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Re: BUG #1329: Bug in IF-ELSEIF-ELSE construct

From: Tom Lane <tgl(at)sss(dot)pgh(dot)pa(dot)us>
To: Neil Conway <neilc(at)samurai(dot)com>
Cc: Rico Wind <rw(at)rico-wind(dot)dk>, pgsql-bugs(at)postgresql(dot)org
Subject: Re: BUG #1329: Bug in IF-ELSEIF-ELSE construct
Date: 2004-11-29 16:59:28
Message-ID: 19420.1101747568@sss.pgh.pa.us (view raw or flat)
Thread:
Lists: pgsql-bugspgsql-patches
Neil Conway <neilc(at)samurai(dot)com> writes:
> (2) The syntax error message is wrong (we print a character offset and
> query context that is relative to the CREATE FUNCTION statement, not the
> individual SQL statement we're executing). I fooled around a bit with
> defining a custom ereport() callback to print the right line number and
> query context, but I couldn't get it right. Do you have any guidance on
> the proper way to do this.

Hmm ... I was about to say the SQL function validator already does this
(see sql_function_parse_error_callback in pg_proc.c), but it has the
advantage that there's a one-to-one correspondence between the string it
sends to the main parser and a substring of the original function text.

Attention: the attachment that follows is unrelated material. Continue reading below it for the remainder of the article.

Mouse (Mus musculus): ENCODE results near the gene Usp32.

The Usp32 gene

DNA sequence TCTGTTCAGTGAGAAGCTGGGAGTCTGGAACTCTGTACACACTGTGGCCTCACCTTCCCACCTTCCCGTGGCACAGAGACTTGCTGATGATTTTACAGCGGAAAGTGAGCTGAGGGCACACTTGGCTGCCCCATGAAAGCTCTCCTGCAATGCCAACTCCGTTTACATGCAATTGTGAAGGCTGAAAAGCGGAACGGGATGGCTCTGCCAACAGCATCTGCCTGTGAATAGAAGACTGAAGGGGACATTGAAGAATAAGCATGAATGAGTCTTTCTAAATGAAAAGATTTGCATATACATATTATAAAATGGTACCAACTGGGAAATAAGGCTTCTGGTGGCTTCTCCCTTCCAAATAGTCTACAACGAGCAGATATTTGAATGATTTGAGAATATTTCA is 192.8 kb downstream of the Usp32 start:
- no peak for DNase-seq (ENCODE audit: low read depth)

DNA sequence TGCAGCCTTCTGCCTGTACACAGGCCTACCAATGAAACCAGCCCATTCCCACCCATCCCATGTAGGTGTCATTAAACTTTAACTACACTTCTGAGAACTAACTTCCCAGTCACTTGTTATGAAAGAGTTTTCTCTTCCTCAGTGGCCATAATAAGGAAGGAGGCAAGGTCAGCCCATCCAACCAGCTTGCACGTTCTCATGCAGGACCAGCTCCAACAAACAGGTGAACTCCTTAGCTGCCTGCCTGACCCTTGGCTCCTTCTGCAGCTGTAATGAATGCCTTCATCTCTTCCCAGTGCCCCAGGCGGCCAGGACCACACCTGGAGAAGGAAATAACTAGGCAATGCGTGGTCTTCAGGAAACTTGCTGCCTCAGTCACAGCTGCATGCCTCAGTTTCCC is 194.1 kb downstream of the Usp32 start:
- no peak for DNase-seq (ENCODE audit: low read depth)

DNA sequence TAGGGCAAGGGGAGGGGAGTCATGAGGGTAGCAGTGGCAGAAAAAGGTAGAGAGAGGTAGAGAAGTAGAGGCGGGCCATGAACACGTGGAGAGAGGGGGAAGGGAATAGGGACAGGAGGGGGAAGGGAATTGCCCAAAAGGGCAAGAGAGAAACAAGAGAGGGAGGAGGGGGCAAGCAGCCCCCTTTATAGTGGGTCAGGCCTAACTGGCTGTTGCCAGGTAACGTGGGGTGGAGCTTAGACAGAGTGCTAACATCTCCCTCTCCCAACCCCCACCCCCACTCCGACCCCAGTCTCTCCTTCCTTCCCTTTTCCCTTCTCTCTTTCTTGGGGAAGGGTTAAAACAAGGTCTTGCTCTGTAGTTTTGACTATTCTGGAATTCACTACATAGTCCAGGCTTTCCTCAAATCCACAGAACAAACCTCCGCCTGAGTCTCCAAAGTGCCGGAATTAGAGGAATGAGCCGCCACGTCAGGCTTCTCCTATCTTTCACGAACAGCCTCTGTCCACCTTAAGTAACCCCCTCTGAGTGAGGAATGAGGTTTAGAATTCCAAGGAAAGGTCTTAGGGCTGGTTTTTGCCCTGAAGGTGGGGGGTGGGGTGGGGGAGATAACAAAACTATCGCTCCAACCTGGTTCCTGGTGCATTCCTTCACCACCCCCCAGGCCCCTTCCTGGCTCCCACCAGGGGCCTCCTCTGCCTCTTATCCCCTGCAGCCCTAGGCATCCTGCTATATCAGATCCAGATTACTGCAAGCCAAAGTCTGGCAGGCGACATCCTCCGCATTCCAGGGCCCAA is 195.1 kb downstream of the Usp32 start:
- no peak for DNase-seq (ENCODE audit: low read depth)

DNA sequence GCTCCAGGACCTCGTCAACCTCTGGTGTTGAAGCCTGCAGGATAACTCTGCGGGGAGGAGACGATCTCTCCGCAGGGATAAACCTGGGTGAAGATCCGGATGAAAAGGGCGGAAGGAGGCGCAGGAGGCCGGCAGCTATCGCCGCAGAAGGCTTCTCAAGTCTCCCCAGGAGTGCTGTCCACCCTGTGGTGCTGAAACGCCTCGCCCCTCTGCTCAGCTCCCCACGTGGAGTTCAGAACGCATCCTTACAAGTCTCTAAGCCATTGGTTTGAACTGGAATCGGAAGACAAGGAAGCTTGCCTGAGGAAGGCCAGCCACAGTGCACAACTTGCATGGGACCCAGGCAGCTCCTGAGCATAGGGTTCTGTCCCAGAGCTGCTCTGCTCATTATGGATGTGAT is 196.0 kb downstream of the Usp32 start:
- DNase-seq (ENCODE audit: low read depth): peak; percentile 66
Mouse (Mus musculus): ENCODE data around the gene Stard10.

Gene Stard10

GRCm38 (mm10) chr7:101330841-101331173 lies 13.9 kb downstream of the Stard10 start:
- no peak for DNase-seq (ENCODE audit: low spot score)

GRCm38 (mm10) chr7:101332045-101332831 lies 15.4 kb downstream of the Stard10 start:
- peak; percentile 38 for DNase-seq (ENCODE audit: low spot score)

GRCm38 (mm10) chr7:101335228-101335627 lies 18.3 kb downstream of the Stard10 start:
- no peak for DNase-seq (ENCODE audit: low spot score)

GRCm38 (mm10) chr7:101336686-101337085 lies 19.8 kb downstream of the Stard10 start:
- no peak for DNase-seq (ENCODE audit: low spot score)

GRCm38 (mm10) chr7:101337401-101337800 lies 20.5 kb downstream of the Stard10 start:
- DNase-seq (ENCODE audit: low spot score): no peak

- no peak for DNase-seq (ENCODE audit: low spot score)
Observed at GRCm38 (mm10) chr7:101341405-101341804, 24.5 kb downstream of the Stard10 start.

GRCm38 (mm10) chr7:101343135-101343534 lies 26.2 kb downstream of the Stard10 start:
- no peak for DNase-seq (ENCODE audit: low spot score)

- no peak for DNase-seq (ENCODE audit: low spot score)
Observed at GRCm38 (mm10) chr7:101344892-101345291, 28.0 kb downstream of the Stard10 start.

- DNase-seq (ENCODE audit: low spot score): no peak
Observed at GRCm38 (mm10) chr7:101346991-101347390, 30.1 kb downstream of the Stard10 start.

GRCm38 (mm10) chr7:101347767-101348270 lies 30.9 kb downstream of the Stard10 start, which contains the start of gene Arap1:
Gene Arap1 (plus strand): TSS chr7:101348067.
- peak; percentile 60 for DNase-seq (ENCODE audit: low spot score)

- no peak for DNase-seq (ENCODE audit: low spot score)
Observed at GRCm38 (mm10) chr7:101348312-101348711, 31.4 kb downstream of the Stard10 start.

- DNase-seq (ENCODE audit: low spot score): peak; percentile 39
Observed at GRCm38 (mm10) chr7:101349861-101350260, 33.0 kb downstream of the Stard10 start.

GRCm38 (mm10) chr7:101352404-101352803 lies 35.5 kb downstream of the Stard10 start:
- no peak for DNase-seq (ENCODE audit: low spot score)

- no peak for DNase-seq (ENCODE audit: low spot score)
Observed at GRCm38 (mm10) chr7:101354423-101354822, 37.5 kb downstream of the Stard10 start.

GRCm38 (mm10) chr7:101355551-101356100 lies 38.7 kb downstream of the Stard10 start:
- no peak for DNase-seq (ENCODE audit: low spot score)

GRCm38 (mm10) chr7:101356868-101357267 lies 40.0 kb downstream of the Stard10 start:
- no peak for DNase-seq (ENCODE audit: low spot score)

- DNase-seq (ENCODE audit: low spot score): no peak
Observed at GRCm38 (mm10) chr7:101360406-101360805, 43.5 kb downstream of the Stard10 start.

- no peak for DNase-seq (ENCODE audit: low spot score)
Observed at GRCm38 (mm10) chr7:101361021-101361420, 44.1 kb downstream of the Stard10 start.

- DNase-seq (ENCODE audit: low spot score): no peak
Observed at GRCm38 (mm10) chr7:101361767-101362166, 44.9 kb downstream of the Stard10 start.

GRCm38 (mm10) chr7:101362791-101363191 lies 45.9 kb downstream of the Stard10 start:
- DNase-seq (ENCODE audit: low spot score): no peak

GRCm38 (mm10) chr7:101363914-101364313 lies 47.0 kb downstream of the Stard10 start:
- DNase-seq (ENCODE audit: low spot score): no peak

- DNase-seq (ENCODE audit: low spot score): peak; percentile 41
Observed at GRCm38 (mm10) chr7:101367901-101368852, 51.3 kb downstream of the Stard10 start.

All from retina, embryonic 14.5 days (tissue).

In plpgsql that's not true because of (a) substitution of parameter
symbols for names and (b) the liberties that the plpgsql lexer takes
with whitespace and eliding comments.

You might be best off just to strive for output like this:

	ERROR: syntax error at or near...
	QUERY: select ...
	CONTEXT: compile of plpgsql function "frob" at SQL statement line 12

which ought to be relatively easy to get.

BTW, don't forget to check SQL expressions (eg, the condition of an IF)
as well as SQL statements.  In the case of EXECUTE, you can check
the expression that gives rise to the text string.

>> The error would be more useful if reported immediately
>> after the putative SQL statement is parsed.  Not sure if that's
>> hard or not.  (The same remark applies to dead code checking, now
>> that I think about it.)

> In the case of dead code checking, I don't think it matters.

My thought was that a dead-code error could well indicate a problem
along the lines of a missing begin or end, and that flagging the
dead-code error would probably provide a much closer pointer to the
true problem than barfing at the end of the input when we realize
we have unmatched begin/end structure.  (Especially since the barf
will likely take the form of a nonspecific "syntax error" message.
Anytime you can do better than that, you're ahead.)  Similarly, checking
expressions immediately will help report mismatched-parenthesis problems
in a more useful way than we do now.

			regards, tom lane

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